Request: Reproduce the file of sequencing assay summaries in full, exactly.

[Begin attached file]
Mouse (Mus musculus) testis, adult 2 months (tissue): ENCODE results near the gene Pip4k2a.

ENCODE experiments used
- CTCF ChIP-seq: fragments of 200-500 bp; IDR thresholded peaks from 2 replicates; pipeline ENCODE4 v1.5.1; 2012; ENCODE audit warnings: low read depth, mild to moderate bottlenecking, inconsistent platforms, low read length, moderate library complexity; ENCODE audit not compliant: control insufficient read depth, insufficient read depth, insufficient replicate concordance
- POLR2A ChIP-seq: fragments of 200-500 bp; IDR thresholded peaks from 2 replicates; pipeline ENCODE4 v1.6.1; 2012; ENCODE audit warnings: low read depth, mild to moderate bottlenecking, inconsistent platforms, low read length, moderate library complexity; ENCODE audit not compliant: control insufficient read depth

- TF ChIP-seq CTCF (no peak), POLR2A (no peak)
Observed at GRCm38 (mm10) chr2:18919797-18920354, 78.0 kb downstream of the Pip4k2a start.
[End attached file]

Mouse (Mus musculus) testis, adult 2 months (tissue): ENCODE results near the gene Pip4k2a.

ENCODE experiments used
- CTCF ChIP-seq: fragments of 200-500 bp; IDR thresholded peaks from 2 replicates; pipeline ENCODE4 v1.5.1; 2012; ENCODE audit warnings: low read depth, mild to moderate bottlenecking, inconsistent platforms, low read length, moderate library complexity; ENCODE audit not compliant: control insufficient read depth, insufficient read depth, insufficient replicate concordance
- POLR2A ChIP-seq: fragments of 200-500 bp; IDR thresholded peaks from 2 replicates; pipeline ENCODE4 v1.6.1; 2012; ENCODE audit warnings: low read depth, mild to moderate bottlenecking, inconsistent platforms, low read length, moderate library complexity; ENCODE audit not compliant: control insufficient read depth

- TF ChIP-seq CTCF (no peak), POLR2A (no peak)
Observed at GRCm38 (mm10) chr2:18919797-18920354, 78.0 kb downstream of the Pip4k2a start.